By Lyle Moran
Image from Shutterstock.
The average case backlog for state and local courts across the United States increased by about one-third amid the COVID-19 pandemic, according to a report released this month from Thomson Reuters.
The company’s survey of more than 238 judges and other court professionals found that the average backlog in U.S. courts before the COVID-19 pandemic was 958 cases. The average backlog increased to 1,274 in the last year, according to report, titled The Impacts of the COVID-19 Pandemic on State & Local Courts Study 2021.
Overall, about one-third of U.S. courts saw their case backlogs increase by more than 5% in the last year, and another 23% saw their backlogs increase by 1% to 5%, the report found. Altered operations and delayed proceedings because of court closures as a result of the pandemic contributed to the increase in backlogs, according to the report.
“Even in the best of times, the nation’s courts consistently battle case backlogs for a variety of reasons,” the report said. “When you add a public health crisis into that equation, it is easy to see why the backlog situation may become much more difficult to manage.”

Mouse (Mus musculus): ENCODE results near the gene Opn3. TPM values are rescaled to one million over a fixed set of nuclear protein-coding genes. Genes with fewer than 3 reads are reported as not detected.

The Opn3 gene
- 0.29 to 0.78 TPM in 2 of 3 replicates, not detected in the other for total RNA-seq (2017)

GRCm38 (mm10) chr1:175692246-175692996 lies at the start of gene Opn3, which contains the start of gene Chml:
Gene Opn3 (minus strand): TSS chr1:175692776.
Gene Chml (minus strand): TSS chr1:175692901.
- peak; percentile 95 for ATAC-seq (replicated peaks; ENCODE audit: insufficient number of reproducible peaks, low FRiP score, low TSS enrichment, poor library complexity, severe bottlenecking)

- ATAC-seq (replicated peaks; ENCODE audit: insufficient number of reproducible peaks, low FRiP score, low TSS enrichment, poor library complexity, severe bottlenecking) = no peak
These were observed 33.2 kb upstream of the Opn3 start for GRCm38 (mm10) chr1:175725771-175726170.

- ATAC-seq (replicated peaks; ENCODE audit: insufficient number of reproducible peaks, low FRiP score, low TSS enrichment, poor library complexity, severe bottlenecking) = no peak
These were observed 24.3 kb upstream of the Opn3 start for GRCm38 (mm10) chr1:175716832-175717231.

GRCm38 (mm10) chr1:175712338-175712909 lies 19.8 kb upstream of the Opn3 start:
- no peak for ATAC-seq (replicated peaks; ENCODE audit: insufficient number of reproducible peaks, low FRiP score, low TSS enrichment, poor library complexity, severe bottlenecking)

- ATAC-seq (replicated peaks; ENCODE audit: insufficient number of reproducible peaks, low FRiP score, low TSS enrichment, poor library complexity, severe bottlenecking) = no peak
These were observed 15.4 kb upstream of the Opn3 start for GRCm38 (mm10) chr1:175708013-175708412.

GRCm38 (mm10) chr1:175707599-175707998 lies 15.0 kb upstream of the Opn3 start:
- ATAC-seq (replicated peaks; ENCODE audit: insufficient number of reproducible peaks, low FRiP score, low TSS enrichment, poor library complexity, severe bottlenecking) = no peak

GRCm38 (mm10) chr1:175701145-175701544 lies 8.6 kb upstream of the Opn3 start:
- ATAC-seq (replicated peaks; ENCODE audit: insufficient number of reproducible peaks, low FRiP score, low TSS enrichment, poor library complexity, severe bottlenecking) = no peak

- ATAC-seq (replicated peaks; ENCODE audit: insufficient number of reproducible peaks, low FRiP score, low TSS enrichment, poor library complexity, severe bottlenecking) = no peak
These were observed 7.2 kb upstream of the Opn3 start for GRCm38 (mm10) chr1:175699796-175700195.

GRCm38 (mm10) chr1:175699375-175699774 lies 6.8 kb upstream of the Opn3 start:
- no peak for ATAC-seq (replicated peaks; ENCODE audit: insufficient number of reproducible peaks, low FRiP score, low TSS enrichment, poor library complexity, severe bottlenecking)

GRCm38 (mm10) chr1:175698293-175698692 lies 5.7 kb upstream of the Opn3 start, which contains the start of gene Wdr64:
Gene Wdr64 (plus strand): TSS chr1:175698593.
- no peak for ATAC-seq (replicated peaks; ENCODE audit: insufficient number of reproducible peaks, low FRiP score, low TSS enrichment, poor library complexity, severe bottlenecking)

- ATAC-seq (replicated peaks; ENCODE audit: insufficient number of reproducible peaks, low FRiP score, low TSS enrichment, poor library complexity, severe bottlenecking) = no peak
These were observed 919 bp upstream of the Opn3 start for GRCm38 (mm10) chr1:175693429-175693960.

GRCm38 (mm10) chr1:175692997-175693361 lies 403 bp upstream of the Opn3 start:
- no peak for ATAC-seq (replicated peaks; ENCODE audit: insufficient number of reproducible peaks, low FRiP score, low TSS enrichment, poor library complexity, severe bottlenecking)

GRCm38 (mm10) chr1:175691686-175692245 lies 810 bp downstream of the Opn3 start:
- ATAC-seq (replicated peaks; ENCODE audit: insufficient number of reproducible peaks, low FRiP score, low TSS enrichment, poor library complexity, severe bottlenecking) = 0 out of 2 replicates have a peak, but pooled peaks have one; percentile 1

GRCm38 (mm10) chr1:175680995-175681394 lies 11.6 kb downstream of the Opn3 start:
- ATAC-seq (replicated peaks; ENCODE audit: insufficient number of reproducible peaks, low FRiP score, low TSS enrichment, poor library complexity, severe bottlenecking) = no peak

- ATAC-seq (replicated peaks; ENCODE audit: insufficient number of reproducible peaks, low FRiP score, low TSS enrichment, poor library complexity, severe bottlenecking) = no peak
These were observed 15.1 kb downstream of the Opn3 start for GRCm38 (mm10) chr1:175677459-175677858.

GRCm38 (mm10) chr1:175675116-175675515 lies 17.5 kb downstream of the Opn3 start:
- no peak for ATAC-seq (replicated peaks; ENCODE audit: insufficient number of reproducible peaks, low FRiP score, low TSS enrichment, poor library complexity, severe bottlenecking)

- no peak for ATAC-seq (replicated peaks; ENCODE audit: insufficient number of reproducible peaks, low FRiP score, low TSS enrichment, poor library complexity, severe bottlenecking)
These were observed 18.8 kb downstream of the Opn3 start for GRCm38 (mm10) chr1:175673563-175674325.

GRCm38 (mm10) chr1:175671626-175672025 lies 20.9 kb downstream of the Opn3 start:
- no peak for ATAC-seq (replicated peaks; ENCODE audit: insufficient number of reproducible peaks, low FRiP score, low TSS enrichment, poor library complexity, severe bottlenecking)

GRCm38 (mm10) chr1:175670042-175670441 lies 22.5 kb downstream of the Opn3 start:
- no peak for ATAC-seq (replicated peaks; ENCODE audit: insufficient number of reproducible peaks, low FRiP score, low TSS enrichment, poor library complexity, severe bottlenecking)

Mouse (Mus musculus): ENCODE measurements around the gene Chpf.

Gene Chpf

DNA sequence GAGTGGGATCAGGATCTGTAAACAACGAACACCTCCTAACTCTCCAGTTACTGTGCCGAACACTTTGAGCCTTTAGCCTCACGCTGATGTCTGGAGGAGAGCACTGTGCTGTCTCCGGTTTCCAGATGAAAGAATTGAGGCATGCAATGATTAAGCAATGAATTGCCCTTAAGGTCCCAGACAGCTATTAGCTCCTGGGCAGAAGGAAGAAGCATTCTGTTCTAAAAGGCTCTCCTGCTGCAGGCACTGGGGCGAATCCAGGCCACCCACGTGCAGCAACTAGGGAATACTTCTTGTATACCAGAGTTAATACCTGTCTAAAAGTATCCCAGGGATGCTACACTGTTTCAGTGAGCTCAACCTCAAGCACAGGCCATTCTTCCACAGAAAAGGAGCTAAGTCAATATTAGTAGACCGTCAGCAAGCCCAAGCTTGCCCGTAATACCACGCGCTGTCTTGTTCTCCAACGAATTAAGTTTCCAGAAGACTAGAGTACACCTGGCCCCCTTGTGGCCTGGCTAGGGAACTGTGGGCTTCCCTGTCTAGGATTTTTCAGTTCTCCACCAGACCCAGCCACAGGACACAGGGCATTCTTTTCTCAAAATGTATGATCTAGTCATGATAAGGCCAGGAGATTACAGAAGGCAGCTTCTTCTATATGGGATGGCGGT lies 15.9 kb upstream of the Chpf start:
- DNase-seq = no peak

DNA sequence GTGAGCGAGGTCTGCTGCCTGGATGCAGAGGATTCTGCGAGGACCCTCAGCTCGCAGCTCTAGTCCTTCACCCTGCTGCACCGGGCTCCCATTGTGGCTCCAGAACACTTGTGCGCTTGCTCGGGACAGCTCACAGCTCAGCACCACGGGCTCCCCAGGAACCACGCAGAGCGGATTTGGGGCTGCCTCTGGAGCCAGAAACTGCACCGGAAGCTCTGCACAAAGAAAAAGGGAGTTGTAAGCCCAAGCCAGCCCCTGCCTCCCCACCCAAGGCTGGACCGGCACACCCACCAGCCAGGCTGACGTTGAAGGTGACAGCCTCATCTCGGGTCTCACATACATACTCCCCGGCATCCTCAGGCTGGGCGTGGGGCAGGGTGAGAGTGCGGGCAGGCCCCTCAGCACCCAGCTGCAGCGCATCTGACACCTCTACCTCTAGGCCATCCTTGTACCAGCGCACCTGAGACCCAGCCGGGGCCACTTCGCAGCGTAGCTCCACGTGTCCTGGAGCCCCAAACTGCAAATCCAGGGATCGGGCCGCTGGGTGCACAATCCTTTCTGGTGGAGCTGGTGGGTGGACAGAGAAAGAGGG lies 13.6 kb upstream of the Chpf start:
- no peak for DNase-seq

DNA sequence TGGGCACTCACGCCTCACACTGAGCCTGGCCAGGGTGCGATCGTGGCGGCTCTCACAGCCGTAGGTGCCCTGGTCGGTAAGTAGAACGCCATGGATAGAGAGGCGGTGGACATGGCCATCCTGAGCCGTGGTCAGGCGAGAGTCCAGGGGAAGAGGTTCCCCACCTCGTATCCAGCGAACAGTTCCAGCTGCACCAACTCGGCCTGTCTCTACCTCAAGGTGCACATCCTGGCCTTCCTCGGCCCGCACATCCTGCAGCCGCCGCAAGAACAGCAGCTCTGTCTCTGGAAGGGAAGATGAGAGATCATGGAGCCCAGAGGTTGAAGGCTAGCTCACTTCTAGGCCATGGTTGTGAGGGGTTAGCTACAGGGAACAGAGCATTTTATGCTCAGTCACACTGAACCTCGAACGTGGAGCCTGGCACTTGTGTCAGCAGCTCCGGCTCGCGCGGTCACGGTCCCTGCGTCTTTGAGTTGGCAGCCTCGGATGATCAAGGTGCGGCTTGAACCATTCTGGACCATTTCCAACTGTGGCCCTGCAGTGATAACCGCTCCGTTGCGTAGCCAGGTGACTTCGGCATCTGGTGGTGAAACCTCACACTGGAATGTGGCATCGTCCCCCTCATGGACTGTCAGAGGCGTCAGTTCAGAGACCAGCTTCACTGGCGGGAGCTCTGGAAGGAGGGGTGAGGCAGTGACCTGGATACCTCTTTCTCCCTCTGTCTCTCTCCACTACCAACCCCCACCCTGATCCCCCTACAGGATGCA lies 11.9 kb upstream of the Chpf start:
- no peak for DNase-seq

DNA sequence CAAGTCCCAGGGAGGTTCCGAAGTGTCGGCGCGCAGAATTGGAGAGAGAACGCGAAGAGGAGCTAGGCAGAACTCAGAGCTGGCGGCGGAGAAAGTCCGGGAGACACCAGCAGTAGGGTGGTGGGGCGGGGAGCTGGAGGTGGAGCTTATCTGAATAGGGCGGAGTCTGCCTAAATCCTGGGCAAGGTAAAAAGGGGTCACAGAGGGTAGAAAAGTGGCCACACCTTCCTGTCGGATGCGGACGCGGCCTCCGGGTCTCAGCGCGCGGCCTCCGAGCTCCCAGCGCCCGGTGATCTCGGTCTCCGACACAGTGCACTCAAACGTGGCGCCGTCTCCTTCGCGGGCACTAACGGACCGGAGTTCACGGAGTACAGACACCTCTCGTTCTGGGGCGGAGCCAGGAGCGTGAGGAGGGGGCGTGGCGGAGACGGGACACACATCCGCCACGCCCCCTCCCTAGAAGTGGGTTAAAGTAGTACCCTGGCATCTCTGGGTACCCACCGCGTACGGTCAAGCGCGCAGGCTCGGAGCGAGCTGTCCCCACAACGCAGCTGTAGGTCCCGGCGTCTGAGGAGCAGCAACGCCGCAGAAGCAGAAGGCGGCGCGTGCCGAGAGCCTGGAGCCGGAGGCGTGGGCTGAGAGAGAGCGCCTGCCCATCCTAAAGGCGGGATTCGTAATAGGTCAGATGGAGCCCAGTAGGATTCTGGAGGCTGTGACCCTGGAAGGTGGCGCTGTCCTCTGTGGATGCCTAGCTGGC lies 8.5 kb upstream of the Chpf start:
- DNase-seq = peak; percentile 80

However, the survey indicated that most court professionals don’t anticipate the trend of increased backlogs to continue.
About 42% reported that they expect a decrease in their backlog in the next year, while 32% don’t anticipate any changes. Just 8% of courts expect an increase in their backlog in the next 12 months.
Meanwhile, the report also provided several statistics about remote hearings, which courts have used to try to address their backlogs.
A total of 93% of survey respondents said they were involved in conducting or participating in remote hearings in 2020, while 89% are currently doing so in 2021. Of those currently participating in remote proceedings, nearly two-thirds are conducting trial and pretrial hearings online, according to the report.
“Judges, court staff and attorneys have risen to the occasion, adopting new technologies and finding innovative ways to keep the daily operations of civil and criminal court moving,” said Steve Rubley, president of the government segment of Thomson Reuters, in a press release. “The report findings show that many of the pivots made during the last year and a half will far outlive the pandemic, furthering access to justice for those that need it most.”